Tuesday, 19 February 2013

The Hitcher Review (1986)

Panned by critics, this 80s thriller is one giant car chase across the isolated roads of the central states of America, between a psychotic hitchhiker and a young man simply doing his job. Procuring both a dreadful sequel in 2003 and a pointless 2007 remake staring Sean Bean, The Hitcher has its problems but acts as a rather gripping “B-movie” thriller, headed by a hugely entertaining performance from Rutger Hauer. 

The film follows a young man, Jim (C.Thomas Howell), who is making his way from Chicago to San Diego to deliver a car. He unwittingly picks up a psychopathic hitchhiker, John (Rutger Hauer), and soon comes to regret it as an escalating cat and mouse game ensues. It’s a shallow story that doesn’t necessarily explore anything in real depth. Furthermore it’s full of continuity errors and unexplained circumstances, which would have benefited from some thorough editing. Ironically, the film’s editor Frank J. Urioste would then go onto projects such as RoboCop, Die Hard and Basic Instinct. Yet for all its flaws the film still presents the intensity and suspense that a successful thriller requires. It’s further helped by Robert Harmon’s decision to focus on the action elements rather than an intricately constructed piece of cinema that would honestly add nothing. The persistent car chases, shootouts and tense negotiations never leave the audience in a state of tranquility, instead the film batters the audience into submission until its left like its protagonist, exhausted and bruised. And that’s a good thing.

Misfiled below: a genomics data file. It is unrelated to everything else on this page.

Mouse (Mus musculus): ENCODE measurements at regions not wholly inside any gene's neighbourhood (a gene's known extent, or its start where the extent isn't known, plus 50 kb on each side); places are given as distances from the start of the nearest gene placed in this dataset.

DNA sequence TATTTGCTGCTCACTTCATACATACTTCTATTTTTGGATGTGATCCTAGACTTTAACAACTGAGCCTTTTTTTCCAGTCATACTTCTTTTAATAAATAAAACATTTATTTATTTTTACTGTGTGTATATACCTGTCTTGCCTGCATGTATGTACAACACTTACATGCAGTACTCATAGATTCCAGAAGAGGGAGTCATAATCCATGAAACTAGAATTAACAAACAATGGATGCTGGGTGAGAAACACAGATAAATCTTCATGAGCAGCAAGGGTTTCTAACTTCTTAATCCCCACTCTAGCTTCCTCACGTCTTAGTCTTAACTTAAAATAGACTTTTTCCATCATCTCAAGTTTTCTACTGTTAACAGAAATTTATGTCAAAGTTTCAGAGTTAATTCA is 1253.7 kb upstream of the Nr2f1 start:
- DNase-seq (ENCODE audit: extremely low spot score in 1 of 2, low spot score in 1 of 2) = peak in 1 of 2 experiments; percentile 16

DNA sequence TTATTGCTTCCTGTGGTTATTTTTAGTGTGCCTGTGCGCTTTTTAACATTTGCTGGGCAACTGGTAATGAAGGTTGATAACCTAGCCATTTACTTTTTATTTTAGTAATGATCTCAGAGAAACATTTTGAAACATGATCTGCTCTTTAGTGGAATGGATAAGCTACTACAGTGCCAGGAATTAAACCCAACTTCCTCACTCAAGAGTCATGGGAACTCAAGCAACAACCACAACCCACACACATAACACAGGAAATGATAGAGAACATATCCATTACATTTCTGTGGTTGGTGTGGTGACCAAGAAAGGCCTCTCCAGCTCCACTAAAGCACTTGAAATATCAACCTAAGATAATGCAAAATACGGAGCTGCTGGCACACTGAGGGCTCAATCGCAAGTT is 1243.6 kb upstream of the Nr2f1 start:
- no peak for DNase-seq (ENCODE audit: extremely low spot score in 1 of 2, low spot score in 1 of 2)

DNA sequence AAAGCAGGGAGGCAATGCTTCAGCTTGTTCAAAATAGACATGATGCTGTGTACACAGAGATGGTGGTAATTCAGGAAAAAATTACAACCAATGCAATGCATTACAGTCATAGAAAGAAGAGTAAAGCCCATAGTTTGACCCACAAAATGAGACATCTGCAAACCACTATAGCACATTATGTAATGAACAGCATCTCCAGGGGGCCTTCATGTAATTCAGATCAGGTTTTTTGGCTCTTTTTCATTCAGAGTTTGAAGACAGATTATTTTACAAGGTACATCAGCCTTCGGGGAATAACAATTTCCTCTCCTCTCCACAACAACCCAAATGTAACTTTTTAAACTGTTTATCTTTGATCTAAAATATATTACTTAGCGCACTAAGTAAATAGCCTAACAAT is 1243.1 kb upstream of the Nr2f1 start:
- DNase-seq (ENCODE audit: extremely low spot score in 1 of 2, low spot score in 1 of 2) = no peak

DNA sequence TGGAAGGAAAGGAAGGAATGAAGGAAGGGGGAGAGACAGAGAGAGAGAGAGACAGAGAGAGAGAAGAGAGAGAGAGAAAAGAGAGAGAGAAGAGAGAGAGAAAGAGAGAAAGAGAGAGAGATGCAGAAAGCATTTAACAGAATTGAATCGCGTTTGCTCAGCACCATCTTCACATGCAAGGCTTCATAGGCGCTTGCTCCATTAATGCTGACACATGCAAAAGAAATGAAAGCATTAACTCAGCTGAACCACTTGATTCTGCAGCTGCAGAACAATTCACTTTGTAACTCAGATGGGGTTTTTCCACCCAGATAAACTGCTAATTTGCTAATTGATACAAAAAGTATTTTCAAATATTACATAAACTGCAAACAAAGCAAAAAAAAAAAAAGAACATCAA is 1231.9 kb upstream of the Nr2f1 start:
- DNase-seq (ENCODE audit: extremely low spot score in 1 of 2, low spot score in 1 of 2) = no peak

Rutger Hauer single-handedly steals the entire show, and truly does an amazing job. From massacring a family, to shooting down police helicopters, he continues his soft-voiced approach with glee glimmering from his eyes. Owing influence from The Terminator, and building elements from his performance in Blade Runner, Hauer poses a persistent threat that has a disregard for anything other than terrorising Jim. Meanwhile C. Thomas Howell’s performance is competent but nothing special. His transformation from a wimpy, youngster to a frantic, almost psychotic mess is rather mundane and cliche, but serves its purpose. Even amidst the lack of any significant character development, there is an interesting chemistry between the two that offers some gripping confrontations and exchanges. 

The Hitcher is a gripping action-thriller, lead by a memorable Rutger Hauer, that manages to breach through the layers of imperfection. I can understand the lacklustre critical response from an “logical” standpoint, but as a fan of the Thriller genre this rates high on the “enjoyment scale”.


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